Sunday 12 July 2009

I’m not sure we’re technically allowed to do the garden outside our rented house but, nonetheless, today we created a vegetable patch. I believe this is what the kids—albeit the middle-aged Guardian-reading kids—call ‘guerrilla gardening’.

I’m aiming to reinforce (or possibly create) a carefully-pitched image as a slightly badass hippy, which is clearly the only rational position on a great many issues—yes, yes, tanks, guns and violence are evil, but as a badass hippy, I’m happy to concede that there’s a certain macho chic to them which will forever make 24, the Bourne trilogy and Die Hard mindlessly brilliant.

We had decided to turn a patch of barren, weed-ridden ground into a bountiful latter-day Garden of Eden using some seeds we found. We are growing red and green lettuce, a slightly spicy smorgasbord of assorted greens known as ‘Oriental leaf mix’, some carrots and some spring onions (according to some hippy voodoo gardening advice, the overwhelming stench of the spring onions will ward off the scourge of carrot fly; since I am a badass hippy, I think I’ll take the little bastards out with an air rifle—it’s organic, don’t you know (largely because it’s totally ineffective)).

The first stage of the exciting transformation was to till the earth. As an occasional (rather than constant) gardener, the only implement I had to hand for this was a trowel. The trowel is the pen-knife of gardening tools, in that it is compact and can be turned to many tasks; it replaces a spade, fork, hoe and, at a push, a rake, without the burden of being especially effective at any of these surrogate functions. In particular, the short handle necessitates bending and kneeling aplenty, turning even the simplest of garden tasks into something approximately as hard as cleaning the Aegean stables with a chamois leather and a half-empty box of dishwasher tablets.

Herculean labour though an hour or so scraping about and pulling up small weeds whilst the afternoon Sun beat upon my bare back was, I established a connection with nature which was both strangely strong and unexpectedly enjoyable. There’s something about soil. It’s so brown, lumpy and unremarkable—but its very dullness stems from an ubiquity that even American cultural imperialism can only American dream about. Imagine finding a Starbucks in Tokyo and not seething with rage, or blanking it out in a mind-dulling cynical nihilism, but instead failing to notice entirely—that’s your reaction to soil. Globalisation? Soil has been there, done that—the whole Earth is made, for the top few metres at least, of earth. More than that, soil is made of plants, animals and people so long dead that they’ve turned to dirt—grab a handful, and let the millennia run incomprehensibly through your fingers. One day, you’ll just be soil. It’s weirdly reassuring to imagine a time in the future when you will be something so mundane and meaningless. Maybe it’s a reminder that you already are. You’re just a bag of molecules, imbued with the magical spark of consciousness. Make the most of it.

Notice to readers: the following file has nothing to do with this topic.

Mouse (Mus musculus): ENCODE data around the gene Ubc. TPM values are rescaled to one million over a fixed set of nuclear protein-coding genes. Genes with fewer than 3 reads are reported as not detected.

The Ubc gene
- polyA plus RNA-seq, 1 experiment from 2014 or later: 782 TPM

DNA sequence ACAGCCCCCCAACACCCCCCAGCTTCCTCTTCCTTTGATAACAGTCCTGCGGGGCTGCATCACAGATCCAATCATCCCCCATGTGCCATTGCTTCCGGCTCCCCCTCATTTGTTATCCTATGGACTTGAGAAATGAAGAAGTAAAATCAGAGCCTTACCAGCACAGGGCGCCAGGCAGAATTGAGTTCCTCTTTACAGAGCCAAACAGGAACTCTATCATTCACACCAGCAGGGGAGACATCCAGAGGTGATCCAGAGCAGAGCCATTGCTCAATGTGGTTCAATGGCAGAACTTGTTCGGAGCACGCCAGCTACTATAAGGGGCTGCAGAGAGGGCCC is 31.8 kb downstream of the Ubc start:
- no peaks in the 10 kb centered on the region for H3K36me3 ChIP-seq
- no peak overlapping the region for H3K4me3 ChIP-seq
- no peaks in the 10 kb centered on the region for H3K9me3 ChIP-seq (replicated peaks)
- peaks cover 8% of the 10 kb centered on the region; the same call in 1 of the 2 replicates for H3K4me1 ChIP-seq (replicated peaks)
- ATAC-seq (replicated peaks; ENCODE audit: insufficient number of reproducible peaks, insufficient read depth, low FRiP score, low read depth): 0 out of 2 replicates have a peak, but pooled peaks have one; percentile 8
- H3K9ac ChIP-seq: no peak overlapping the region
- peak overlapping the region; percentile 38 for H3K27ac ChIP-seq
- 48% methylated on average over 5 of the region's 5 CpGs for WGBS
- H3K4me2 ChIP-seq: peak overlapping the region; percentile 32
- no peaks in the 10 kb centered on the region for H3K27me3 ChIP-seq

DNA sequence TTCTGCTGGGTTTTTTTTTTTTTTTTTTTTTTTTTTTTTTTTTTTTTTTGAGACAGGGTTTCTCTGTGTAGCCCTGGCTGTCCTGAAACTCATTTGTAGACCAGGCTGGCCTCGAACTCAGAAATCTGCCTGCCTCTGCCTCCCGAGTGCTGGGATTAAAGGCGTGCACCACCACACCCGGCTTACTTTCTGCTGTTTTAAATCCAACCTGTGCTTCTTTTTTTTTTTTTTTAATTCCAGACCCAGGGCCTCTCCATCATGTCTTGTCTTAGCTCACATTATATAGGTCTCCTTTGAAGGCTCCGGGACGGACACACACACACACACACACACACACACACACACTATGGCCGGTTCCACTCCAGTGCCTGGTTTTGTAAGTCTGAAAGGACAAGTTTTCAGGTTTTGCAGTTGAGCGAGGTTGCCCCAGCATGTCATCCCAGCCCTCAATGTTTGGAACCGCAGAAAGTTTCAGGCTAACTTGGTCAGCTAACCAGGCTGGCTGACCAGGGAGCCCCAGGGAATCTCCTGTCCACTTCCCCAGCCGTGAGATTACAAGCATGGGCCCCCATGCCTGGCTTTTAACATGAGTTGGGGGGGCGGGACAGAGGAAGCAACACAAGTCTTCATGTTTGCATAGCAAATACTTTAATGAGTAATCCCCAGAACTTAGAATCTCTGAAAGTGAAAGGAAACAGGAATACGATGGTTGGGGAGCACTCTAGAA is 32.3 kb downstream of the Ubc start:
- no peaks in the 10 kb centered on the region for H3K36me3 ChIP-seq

Further wonder comes form the fact that, as I carefully dribble a flow of seeds into a small rut in the earth, it is this brown detritus which they will slurp up and, defying local entropy, refine into delicious leafy salad via an inevitable miracle of molecular biology. What’s more, if our horticulture comes to fruition (well, vegition), my hope is that we will, one day, be self-sufficient in lettuce. I love the feebleness of this achievement: being self-sufficient in possibly the most useless of leafy salad vegetables is up there with being able to tie one of your own shoes, or completing the binary Sudoku.

That said, we can fuck food miles—our salad will accrue approximately one food metre because our kitchen garden is just under our kitchen window, next to the table where we eat. The carbon footprint is about twenty human footsteps, necessary only due to the slightly inconvenient position of the back door.

It was barely hours after I had constructed my small but perfectly formed vegetable garden, with a slightly twee sense of pride at my suburban stewardship, that I spotted a cat pooing in it. I normally quite like cats, cute, affectionate and low-maintenance as they are, with slight reservations due to my occasional (as opposed to constant) feline-induced sneezing—but this time, I wanted to strangle the furry little cunt. I was quite taken aback by my own angry reaction to this defacing of my piece of Little England, especially since the offender was but a shitting automaton who knew not what he was doing, rather than a compus mentis chav (admittedly an oxymoron) at least dimly aware of their transgression (shitting in a garden, even to a chav, is crossing some kind of line). ‘Cats like digging,’ mewed my weak-stomached feline apologist vegetarian girlfriend. My badass hippie alter-ego was getting out the air rifle—‘It’s organic!’ he retorts, loading pellets into the chamber as she protests. ‘Think of it as long-term fertiliser: in fifty years’ time, his little decomposed tabby skellington will be entropy-defying its way into a new generation of vegetables, for evil vegetarians, like you, to eat! Mmm, reconstituted dead cat molecules. In fact, screw this, let’s cut out the bacterial middlemen and stew him up right now with those Fair Trade carrots we bought yesterday, the digging, shitting little bastard.’

I settled for rapping sharply on the kitchen window. Our local moggy is quite a nervous little thing, and perhaps a few stern seeings off will see him off permanently. I did say I was only slightly badass.

Comments

  1. Like any applied philosophy, vegetarianism should have limits. Extreme prejudice against cats should certainly be permitted.

    Don’t forget to take your lettuce for regular walks and feed it every day, or whatever your Rural Life for Dummies book told you to do.

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